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FINANCE / HOUSING

Pre- and Post-Release Income: Life After Service Studies

July, 2014
Article:

This study of veterans’ income is part of the Life After Service Studies program of research aimed at understanding the transition from military to civilian life. This report describes income trends pre- and post- release, for both Regular and Reserve Force Veterans.

Abstract

This study of Veterans income is part of the Life After Service Studies program of research aimed at understanding the transition from military to civilian life. This report describes income trends pre- and post- release, for both Regular and Reserve Force Veterans. Statistics Canada produced aggregate tables from a linkage of records on military releases, Veterans Affairs Canada client status and tax files for three groups: 51,990 Regular Force Veterans (released 1998 to 2011) and 15,596 Class A/B Reserves and 3,185 Class C Reserves (both released 2003 to 2011). Average income in the year prior to release was $70,900 (in 2011 constant dollars), increasing in the release year then declining the year after to $65,000. Post-release income reached pre-release income eight years post release. The largest source of income was earnings, followed by pensions and government transfers. While government transfers (employment insurance, social assistance, guaranteed income supplement) increased post release, receipt of such was temporary. Thirty-eight (38%) received EI and 4% received SA or GIS at least one year post release, and only 2% received EI and none received SA or GIS in every year post release. Average decline in income for the Regular Force cohort (compares, for the same Veterans, the pre-release year and all the first three years post release) was 2%. The majority of this cohort (64%) were not VAC clients. Clients experienced an 11% decline in income post release compared to an increase of 4% for non-clients. More than onequarter (27%) of the cohort were aged 29 and under at release and clients were older than non-clients. Declines in income, which can significantly impact the transition experience, differed considerably between sub-populations. For example, medical releases had one of the greatest declines in income (20%). Compared to the overall average of 36%, 80% of medical releases were clients, indicating that the Department is reaching many of those who medically released.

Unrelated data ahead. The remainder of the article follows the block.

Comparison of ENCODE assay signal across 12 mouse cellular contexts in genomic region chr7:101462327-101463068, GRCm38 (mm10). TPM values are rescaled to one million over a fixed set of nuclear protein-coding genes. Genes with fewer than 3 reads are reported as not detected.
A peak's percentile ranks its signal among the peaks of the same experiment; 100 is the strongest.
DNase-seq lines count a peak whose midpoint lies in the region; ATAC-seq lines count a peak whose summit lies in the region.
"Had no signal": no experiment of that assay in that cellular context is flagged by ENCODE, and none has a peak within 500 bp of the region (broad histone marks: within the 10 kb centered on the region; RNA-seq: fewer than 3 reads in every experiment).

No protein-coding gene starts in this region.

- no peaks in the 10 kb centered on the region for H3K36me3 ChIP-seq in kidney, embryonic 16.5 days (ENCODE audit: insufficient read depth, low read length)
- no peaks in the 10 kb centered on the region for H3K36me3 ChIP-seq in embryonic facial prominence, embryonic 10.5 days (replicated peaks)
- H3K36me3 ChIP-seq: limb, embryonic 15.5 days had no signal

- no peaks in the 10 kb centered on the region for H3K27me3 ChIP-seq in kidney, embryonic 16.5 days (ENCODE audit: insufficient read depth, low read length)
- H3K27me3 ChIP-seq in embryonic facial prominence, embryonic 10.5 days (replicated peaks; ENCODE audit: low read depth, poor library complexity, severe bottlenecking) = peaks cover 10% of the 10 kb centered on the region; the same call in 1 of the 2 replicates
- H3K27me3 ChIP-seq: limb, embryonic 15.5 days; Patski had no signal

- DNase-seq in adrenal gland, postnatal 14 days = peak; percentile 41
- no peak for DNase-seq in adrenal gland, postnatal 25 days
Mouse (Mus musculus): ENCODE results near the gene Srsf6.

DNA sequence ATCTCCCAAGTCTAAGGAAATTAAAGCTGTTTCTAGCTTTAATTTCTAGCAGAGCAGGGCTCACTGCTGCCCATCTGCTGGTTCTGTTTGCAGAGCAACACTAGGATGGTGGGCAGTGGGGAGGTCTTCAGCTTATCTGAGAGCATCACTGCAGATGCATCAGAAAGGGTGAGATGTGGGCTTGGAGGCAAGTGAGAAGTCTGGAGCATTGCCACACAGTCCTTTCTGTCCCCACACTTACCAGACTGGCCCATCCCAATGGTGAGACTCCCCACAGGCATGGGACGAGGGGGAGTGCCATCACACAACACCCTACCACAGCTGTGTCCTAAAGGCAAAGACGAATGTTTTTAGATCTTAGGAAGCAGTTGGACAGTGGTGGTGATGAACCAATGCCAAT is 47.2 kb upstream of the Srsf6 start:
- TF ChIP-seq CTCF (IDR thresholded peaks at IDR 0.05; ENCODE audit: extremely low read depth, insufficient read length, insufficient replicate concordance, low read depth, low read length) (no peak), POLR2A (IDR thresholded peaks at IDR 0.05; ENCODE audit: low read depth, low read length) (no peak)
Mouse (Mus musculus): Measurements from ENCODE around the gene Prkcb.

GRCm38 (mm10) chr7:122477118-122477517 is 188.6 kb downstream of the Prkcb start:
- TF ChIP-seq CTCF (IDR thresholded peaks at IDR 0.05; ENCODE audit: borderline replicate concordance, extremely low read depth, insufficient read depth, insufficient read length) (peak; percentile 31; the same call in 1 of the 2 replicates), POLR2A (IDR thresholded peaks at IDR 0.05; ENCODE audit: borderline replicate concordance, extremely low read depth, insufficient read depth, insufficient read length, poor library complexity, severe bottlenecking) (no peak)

Full Reference

MacLean, M. B., Campbell, L., Van Til, L., Poirier, A., Sweet, J., McKinnon, K., Sudom, K., Dursun, S., Herron, M. and Pedlar, D., 2014. Pre- and Post-Release Income: Life After Service Studies. Charlottetown (PE): Veterans Affairs Canada, Research Directorate Technical Report.

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